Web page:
Wednesday, September 4, 2013

Proposed fast tracks to reading comprehension

Renouncing drill and practice, as current fads dictate, means believing in alternative fast tracks to mastery. At least, that is, when it comes to what few academic skills our education system still values--reading comprehension often being first on the list (as arguably it should be).

This belief in an alternative fast track, I believe, is where the working-back-from-what-good-readers-do mentality comes from: the mentality that confuses correlation with causation. Good readers become so not because of their "habits of mind," but because they've read a lot and because they've absorbed a lot of background knowledge.

Another proposed fast-track to reading comprehension is to teach students how to make inferences--minus the drill and practice, of course. How does this work? According to presentations I've seen, the teacher "models" a handful of different sorts of inferences (text-to-text, text-to-world, and, most horrifically, text-to-self) and the child spends a couple of lessons practicing these, and then that's the end of the story. If the child continues to struggle with reading comprehension, it must be the result of a learning disability, or ADHD, or poverty.

Of course, the inferences that actually make a difference in education are (1) those that make the text coherent and (2) those that uncover its implied messages (its subtext). Mastering such inferences, again, means reading a lot and absorbing a lot of background knowledge. Reading a lot gives you the intensive drill and practice you need; absorbing a lot of background knowledge increases the chances that you will know the specific background knowledge assumed by a text. No amount of modeling plus practice worksheets can substitute for this.

One big problem in reading comprehension is that, in today's enticing distraction-filled world, students are reading less and less extended, challenging prose on their own. But the other problem is what's not happening in schools. Schools, for all their weekly book logs and 100-book challenges, are assigning less and less extended, challenging prose and making sure students really digest it. And they are teaching less and less of the core, background knowledge that the most interesting, challenging texts take as their point of departure.

1 comment:

Auntie Ann said...

I'm trying to get our 6th grader ready for the ISEE in December. I have read the traditional reading comprehension book and his school last year was definitely in this camp; he had to do text-to-self-type exercises. As a left-brainer, this is not his favorite type of exercise!! (His school isn't very left-brain friendly: as part of his summer work he has to make a map of the Community in "The Giver".) The most useful points in the book were: 1) keep your attention on the words, if you feel yourself drifting, back up and start the section over (duh!) 2) keep your mind active and thinking about what you're reading, ask questions, if appropriate keep a visual picture in your mind (duh!) In other words, the book wasn't much use.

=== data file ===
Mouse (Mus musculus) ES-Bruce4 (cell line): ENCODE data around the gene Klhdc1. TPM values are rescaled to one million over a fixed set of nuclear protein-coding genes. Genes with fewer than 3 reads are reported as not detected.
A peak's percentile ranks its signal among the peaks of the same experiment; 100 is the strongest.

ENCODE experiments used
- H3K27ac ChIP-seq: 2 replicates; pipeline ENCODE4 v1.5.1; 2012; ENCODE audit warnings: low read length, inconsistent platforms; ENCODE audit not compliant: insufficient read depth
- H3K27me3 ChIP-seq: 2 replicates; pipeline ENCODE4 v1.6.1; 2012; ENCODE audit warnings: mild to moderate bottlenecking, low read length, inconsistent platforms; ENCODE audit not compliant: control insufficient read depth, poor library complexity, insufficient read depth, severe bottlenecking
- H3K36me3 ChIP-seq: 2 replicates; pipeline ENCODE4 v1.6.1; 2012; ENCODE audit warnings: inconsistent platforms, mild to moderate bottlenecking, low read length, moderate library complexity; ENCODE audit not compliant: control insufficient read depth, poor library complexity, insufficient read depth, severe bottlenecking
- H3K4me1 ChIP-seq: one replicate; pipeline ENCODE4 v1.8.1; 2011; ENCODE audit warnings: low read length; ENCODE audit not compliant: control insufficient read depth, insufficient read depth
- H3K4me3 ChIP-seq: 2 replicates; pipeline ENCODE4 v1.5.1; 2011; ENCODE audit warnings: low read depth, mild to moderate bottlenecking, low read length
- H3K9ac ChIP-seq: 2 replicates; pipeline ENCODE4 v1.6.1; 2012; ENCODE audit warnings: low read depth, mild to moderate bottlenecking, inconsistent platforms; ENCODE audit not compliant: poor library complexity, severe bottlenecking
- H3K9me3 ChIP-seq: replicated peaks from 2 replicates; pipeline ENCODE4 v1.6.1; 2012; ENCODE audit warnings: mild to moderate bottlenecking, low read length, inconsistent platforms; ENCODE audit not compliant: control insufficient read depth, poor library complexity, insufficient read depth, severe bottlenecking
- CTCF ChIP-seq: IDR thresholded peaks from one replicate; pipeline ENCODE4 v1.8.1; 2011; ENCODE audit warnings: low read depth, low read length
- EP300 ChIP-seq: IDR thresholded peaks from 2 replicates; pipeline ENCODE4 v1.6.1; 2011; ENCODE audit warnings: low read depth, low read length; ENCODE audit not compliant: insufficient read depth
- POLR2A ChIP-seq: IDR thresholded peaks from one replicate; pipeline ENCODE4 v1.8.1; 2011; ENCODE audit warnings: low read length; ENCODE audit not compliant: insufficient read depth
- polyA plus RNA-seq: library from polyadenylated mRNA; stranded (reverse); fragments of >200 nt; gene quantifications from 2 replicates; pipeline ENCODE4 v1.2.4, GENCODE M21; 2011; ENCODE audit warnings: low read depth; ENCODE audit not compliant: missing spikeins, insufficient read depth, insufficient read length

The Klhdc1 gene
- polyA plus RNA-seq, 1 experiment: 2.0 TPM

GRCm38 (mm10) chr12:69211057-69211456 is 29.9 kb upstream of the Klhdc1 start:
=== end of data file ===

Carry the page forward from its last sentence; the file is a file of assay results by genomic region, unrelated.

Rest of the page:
Now, I'm working through a reading comp workbook for high schoolers with him; I wanted a high-school level book, so he could get used to reading at a more-advanced level. ( http://www.amazon.com/Reading-Comprehension-Success-Minutes-Day/dp/1576858995/ref=sr_1_3?ie=UTF8&qid=1378312318&sr=8-3&keywords=reading+comprehension ). It seems more helpful because it's much more specific about *how* to pay attention to the text. 1) look at the structure: headers, bullet points, call outs can tell you what the author is focusing on. 2) As you read, look for the main idea (the book points out that this is separate from the topic. A piece can be about trees, but the main idea is that trees are a renewable resource.) 3) Determine whether the piece is fact or opinion. 4) What is the author's point of view and tone. 5) If it's a persuasive piece, is the author using logic or emotion?

Notice, it's not doing the usual: text-to-text, text-to-world, text-to-self mumbo-jumbo. Much of that also seems to be the sort of questions that get asked in Reading Comp sections of standardized texts. It also gives him the opportunity to read pieces similar to the test and practice analyzing them.

Now, I'm also going to start supplementing by printing articles from the NYTimes and, I'm thinking, the Encyclopedia Britannica. I want him to actually read high-quality pieces from which he can gain knowledge and with complex sentence structure and vocabulary.

We'll see how it goes.